Alec Udell has a big year ahead with two teams in the PWC GTA class. Santa Ana, California’s GMG Racing will enter Udell in the No. 17 Euroworld Motorsports Porsche 911 GT3 R for 50-minute sprint races of North America’s premier sprint format GT race series.  In addition to the five-race weekends – 10 events – that comprise the 2017 Pirelli World Challenge “Sprint” season, Udell will also participate in the five-weekend, 10-race, SprintX Championship – Pro-Am class – as well. The 15-time PWC race winner will join GTA veteran and two-time 2015 SprintX race winner Preston Calvert (Potomac, Maryland) in the GMG-prepared Calvert Dynamics Porsche 911 GT3 R.

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Two former teammates at Tequila Patron ESM in the FIA World Endurance Championship, Ryan Dalziel and Jon Fogarty, have been busy testing their new cars for the PWC season. Dalziel returns after a year’s hiatus when he nearly won the 2015 title driving an EFFORT Porsche and will be in CRP Racing’s No. 2 Mercedes-AMG GT3. Fogarty’s No. 99 GAINSCO/Bob Stallings Racing entry is now a Porsche 911 GT3 R, following an offseason switch from the McLaren 650S GT3.

Dalziel has a bit to prove this season, having been well-poised to score the 2015 GT title (and still winning an award from Porsche at year’s end anyway at its Night of Champions event) except for having to miss a few races due to conflicts. Nick Short’s team nearly won the title themselves with Mike Skeen and the previous generation Audi R8 LMS ultra in 2014.

“I’ll be honest, I want to prove that I could have won the GT title back in 2015,” Dalziel said. “But that was my issue that I missed the three races. I had other racing commitments. That is not the case in 2017. I want to run for the GT title. The GT division is very tough and highly-competitive. Just look at the season finishes the last two years. The point championship came down to the final race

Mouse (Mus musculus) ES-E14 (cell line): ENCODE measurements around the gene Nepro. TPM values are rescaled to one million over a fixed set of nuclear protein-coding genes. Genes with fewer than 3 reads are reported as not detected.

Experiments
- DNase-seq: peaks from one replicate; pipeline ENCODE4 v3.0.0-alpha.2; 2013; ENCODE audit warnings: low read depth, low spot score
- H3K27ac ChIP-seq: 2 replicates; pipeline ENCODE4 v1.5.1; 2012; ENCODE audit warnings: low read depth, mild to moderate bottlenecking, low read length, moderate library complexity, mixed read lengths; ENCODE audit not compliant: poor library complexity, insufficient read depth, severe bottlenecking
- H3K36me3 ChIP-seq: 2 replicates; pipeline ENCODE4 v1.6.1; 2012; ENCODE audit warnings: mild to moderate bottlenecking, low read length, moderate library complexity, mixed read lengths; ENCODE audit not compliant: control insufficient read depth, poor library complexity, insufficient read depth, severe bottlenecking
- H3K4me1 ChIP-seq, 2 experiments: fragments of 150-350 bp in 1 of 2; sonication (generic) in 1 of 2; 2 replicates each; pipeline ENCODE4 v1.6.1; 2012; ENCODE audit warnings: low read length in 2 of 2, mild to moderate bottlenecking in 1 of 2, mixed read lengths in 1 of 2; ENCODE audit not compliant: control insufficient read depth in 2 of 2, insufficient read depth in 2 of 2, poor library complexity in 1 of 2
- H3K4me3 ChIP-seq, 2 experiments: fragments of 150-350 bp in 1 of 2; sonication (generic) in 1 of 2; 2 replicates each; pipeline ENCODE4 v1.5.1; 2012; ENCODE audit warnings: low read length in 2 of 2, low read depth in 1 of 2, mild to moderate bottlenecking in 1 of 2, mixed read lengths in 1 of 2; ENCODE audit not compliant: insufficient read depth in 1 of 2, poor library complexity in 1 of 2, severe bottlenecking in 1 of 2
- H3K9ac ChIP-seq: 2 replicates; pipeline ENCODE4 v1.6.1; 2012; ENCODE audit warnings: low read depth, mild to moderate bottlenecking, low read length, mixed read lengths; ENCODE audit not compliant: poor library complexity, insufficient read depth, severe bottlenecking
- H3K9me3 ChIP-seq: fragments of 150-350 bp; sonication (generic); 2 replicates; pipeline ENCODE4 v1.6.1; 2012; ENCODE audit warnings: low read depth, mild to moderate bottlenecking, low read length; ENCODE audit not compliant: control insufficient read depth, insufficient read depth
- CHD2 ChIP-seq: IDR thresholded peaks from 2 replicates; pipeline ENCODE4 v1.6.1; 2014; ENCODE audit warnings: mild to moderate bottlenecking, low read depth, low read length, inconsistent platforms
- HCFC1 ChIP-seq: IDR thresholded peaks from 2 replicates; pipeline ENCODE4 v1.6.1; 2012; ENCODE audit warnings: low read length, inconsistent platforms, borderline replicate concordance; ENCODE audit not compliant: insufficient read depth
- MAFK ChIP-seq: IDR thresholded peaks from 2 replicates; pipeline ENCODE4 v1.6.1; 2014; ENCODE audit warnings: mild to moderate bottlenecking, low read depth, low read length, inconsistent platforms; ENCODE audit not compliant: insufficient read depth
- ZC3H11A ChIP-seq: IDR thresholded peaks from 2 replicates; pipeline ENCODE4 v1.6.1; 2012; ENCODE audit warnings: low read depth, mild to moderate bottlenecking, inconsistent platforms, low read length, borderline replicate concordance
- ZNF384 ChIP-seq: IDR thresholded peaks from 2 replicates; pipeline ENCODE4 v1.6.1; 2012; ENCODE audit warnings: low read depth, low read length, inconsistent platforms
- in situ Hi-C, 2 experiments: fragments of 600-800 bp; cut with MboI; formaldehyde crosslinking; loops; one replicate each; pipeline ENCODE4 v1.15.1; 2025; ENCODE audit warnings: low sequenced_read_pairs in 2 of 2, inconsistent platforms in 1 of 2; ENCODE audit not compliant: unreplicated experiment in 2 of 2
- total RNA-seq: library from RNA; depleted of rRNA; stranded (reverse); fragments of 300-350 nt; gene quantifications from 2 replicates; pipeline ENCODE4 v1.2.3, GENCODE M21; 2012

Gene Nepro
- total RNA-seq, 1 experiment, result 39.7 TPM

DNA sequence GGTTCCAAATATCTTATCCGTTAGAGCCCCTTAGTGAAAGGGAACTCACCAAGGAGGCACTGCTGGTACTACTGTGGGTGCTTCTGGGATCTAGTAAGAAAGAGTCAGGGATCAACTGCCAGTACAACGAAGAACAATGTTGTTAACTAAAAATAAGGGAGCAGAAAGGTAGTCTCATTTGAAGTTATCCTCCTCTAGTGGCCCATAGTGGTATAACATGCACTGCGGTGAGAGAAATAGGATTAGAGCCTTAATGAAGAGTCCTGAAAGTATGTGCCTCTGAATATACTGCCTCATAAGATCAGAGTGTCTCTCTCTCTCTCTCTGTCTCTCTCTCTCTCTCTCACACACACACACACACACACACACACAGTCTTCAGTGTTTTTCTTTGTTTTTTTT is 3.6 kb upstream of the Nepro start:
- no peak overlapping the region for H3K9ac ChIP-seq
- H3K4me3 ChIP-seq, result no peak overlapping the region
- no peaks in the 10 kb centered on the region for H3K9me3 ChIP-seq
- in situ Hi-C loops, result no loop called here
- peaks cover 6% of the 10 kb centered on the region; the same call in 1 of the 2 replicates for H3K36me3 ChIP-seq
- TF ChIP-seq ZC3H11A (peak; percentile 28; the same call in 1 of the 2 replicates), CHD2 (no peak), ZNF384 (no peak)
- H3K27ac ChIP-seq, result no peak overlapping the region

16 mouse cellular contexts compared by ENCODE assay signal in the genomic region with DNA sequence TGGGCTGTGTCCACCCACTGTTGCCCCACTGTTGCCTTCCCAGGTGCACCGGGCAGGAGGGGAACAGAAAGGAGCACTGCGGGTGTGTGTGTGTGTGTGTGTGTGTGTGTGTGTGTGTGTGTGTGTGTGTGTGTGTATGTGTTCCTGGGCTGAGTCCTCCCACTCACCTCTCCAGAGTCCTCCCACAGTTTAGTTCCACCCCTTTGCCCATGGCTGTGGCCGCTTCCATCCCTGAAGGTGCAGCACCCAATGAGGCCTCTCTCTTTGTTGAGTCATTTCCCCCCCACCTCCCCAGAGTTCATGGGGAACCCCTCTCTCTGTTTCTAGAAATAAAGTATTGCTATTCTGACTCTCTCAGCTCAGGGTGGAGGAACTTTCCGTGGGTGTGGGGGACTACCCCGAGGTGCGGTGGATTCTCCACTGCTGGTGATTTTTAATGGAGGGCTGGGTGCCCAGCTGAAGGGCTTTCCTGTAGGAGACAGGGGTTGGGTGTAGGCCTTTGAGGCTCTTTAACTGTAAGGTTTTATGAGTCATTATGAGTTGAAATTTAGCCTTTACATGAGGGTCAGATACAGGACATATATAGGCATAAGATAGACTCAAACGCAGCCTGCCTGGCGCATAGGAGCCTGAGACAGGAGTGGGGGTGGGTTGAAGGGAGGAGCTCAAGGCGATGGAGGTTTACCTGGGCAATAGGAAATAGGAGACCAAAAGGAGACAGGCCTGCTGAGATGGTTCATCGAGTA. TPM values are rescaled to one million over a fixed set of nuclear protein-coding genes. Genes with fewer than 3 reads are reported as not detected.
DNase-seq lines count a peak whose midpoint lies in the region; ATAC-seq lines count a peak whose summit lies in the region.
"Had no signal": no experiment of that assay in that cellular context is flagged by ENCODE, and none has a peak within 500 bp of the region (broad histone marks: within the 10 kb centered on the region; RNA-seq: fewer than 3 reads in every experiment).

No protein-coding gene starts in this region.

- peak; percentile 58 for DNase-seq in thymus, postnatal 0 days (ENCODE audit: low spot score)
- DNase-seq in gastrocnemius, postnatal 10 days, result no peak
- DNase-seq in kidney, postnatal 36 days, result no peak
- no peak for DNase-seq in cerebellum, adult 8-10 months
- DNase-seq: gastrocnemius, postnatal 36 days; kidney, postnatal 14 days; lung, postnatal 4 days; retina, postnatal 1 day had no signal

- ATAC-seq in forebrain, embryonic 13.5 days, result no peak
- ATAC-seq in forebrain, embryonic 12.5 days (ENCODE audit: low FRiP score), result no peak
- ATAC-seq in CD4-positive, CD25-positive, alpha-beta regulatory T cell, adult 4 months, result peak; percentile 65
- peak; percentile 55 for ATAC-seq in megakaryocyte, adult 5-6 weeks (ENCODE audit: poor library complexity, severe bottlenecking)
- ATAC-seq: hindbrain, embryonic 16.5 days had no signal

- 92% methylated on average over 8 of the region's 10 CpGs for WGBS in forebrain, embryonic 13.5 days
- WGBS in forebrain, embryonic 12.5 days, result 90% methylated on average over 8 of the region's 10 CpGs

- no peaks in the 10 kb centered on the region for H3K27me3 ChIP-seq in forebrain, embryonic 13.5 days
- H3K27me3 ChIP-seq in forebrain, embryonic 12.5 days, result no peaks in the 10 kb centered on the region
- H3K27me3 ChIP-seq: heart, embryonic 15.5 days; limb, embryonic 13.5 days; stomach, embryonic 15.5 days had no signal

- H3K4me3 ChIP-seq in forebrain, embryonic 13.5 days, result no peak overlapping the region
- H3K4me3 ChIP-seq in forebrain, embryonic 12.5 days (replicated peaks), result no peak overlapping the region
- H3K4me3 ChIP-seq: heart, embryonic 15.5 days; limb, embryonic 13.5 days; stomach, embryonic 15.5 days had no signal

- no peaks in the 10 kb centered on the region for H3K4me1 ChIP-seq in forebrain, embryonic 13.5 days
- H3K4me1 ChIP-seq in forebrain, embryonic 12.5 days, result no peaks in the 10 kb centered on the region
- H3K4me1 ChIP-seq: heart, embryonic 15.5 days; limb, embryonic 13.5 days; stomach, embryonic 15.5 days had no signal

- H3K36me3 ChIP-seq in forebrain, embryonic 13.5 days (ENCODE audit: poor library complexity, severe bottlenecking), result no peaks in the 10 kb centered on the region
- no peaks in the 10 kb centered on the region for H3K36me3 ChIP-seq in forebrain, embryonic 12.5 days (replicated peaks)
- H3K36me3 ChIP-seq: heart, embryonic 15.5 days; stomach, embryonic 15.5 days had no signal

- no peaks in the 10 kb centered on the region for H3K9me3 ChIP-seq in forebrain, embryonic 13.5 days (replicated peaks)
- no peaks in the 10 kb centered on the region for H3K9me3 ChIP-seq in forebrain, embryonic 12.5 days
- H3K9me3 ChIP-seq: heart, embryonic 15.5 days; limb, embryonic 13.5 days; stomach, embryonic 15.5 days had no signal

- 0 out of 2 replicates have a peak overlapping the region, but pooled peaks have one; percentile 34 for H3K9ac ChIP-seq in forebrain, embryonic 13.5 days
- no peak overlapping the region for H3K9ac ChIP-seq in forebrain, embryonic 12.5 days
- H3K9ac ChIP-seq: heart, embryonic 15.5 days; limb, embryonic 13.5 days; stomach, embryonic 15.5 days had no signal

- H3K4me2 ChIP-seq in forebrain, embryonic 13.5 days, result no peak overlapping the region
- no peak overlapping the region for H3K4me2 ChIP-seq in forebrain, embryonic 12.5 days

“The Porsche 911 drove a lot more like a prototype sports car similar to what I drive in the other series (WEC and IMSA). The front-engine Mercedes is a very good car, but I have had to change my driving a bit. The Mercedes is similar to the Dodge Viper I drove previously as well as the Chevrolet Corvette. It has big power and rear-wheel drive. And it’s fun to drive. It just takes a little time to get adjusted.”

Fogarty and the team’s transition to Porsche from McLaren has been aided by Porsche factory driver Wolf Henzler, who attended the team’s first major test at NOLA Motorsports Park in February. The NOLA test followed an initial shakedown run the team had at Willow Springs International Raceway prior to that after taking delivery of the chassis and just in the last week or so, the team finished up testing at Sebring International Raceway.